These first two books focus on craft in general in Elizabeth Craig’s book and specifically on dressmaking in Home Dressmaking – interestingly, this book is devoted to hand sewing only – no sewing machines in sight!
Elizabeth Craig’s book has some beautiful images of techniques, such as these elaborate drawings of working buttonholes, but I particularly like Home Dressmaking’s section on ‘New from Old’ which explains how to fashion something new out of old clothes and gives a three page list of possibilities:
These next three books are from my Flora Klickmann titles. Flora was the Editor of ‘The Girl’s Own Paper’ and ‘Woman’s Magazine’.
Another of my favourites is the John Paton Knitting and Crochet Book. This is the third edition with it sumptuous woodblock cover, which was printed in 1903.
It has a vast array of knitting recipes within its covers. This is the contents list for the Chapters within and is compiled by M Elliot Scrivenor who was the needlework correspondent to the ‘Queen’ newspaper and late manageress of the Technical Institute of Needlework, London.
This next image is a tiny sample of some of the woman’s magazines and pamphlets I have, including Woman’s Weeky, Woman’s Own and the Lady.
This model crops up almost every week in Woman’s Weekly and I would love to know who she was.
I now have a sub-collection of both Munrospun and Lux books.
I adore the Lux books and the idea that you got the books through purchasing packets of Lux washing powder. I can’t imagine a major washing powder manufacturer going to such lengths these days.
This next book goes off on a slightly different tangent, but I love Mending and Repair books of all kinds. This one looks at all sorts of home repairs including
wallpapering the ceiling – the chap photographed here appears throughout the book – always with the same amount of solemnity as he shows here –
to how to press a suit. I love books that show domestic tasks beyond those we would probably think of as needing written instruction and that such care was taken with possessions.
On that subject, this is probably my favourite of the mending books that I have. The Art and Practice of Mending was a Pitman publication from 1933.
The front cover alone makes the book worth owning but the illustrations are absolutely beautiful.
Here is a selection of some of my Odhams books – I have many more!
and the Encyclopaedia of Knitting by none other than James Norbury also published by Odhams
This one is a US publication which is very similar to the Odhams books but is written by Alice Carroll who was the Consultant on the American Red Cross Knitting Manual. Her Complete Guide to Modern Knitting and Crochet was published in 1947.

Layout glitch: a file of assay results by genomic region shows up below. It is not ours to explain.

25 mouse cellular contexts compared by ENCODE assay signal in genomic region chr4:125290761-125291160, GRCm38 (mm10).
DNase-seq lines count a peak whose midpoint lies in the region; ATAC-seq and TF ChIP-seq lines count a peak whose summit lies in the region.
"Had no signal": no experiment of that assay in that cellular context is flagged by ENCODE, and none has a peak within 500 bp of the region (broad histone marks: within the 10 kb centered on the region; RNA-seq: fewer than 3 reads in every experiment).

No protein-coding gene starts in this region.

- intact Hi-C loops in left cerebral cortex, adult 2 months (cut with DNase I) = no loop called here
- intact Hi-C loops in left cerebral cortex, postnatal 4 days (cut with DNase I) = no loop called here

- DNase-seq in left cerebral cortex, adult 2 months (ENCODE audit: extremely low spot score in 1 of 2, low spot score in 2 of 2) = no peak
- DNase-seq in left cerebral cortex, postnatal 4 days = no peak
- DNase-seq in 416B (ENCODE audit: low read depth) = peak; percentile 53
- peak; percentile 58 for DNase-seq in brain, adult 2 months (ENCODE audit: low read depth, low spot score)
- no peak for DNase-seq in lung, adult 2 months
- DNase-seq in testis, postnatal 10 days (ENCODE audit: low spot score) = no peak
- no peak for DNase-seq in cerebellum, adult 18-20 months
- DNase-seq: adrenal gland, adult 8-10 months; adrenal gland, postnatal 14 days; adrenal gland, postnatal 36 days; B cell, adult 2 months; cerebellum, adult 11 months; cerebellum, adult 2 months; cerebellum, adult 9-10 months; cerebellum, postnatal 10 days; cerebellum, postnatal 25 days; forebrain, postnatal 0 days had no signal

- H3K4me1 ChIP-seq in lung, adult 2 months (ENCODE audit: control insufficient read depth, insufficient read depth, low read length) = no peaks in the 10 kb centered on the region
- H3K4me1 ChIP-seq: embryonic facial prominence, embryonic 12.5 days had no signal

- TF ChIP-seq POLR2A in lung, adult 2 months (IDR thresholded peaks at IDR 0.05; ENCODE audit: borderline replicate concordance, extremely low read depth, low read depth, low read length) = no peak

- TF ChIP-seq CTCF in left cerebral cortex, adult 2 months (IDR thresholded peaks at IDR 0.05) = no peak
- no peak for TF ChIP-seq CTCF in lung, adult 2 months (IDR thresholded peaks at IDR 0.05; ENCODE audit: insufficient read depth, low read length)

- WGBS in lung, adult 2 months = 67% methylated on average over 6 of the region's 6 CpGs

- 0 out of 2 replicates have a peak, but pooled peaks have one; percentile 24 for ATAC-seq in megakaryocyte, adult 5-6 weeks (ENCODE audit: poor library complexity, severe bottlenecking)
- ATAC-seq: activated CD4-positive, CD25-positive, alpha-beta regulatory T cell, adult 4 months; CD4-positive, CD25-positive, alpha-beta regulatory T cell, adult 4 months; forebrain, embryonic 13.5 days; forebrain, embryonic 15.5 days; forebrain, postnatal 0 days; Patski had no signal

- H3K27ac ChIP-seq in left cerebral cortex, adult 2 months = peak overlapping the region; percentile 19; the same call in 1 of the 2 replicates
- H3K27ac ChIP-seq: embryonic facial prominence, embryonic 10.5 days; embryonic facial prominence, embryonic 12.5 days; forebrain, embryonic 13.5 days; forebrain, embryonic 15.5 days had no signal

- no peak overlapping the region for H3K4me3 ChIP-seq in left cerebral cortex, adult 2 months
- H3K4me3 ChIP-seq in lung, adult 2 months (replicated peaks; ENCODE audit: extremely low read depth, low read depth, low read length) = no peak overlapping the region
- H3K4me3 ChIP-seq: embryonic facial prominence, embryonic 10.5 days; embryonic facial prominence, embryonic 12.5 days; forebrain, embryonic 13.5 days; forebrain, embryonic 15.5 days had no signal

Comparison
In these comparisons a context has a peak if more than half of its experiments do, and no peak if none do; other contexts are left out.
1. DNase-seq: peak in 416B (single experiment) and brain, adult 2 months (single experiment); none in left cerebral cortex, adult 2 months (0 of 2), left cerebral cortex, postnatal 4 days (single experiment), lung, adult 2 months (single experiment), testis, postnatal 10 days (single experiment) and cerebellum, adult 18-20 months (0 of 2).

The Pictorial Guide to Modern Home Needlecraft is another Odhams publication – I have two versions of this book, one published in 1938 and the reprint from 1946.
The 1946 reprint has this marvellous plate added at the front of the book, marking its chronological identity perfectly, and with the caption:
‘With the right tools, a little patience, and a good knowledge of the basic principles of needlecraft, dressmaking for yourself and the family will prove as easy as ABC, and you will be able to take pride in saying “I made it myself”.” With the timing of this republication maybe it suggests that there were many women who had not had time to learn these skills during the war years and were in need of instruction.
No collection would be complete without Mary Thomas’s books. I also have her Embroidery book.
A couple of contemporary books looking backwards are No Idle Hands which looks at the history of American knitting and also Knitting by the Fireside and on the Hillside which is not an easy book to get your hands on, which looks specifically at knitting on the Shetland Isles with an economic slant.
These three books are amongst my most treasured. The Encyclopedia of Needlework is quite an easy book to find, especially as several million copies of this title were printed worldwide but it has some stunning plates and intriguing stitches to try.
This tiny book though has some great gems in it
such as this pattern for Siberian Cuffs. This little treasure is from 1847 and as was usually the case at this time, has no illustrations.
The last of these three books and my absolute favourite is The Lady’s Knitting Book from 1880. Again without illustrations, but I turn to this book again and again for inspiration.
I also love the fact that the book is signed and dated – January 30th 81 (I am assuming 1881 by the style of writing, ink used etc) and love the idea that this was probably a christmas present based on the date. And again a lot contained within – 216 receipts.
It is also interesting that during roughly the same period the ‘patterns’ are sometimes called recipes and then other times called receipts. So close in spelling, did one come from the other I wonder?
So these are just a tiny part of my collection. The magazines and single patterns are too numerous to photograph individually but I’ll try and share a few more at a later date.
All images copyright Susan Crawford © 2012 and must not be used with express permission being granted by the copyright holder.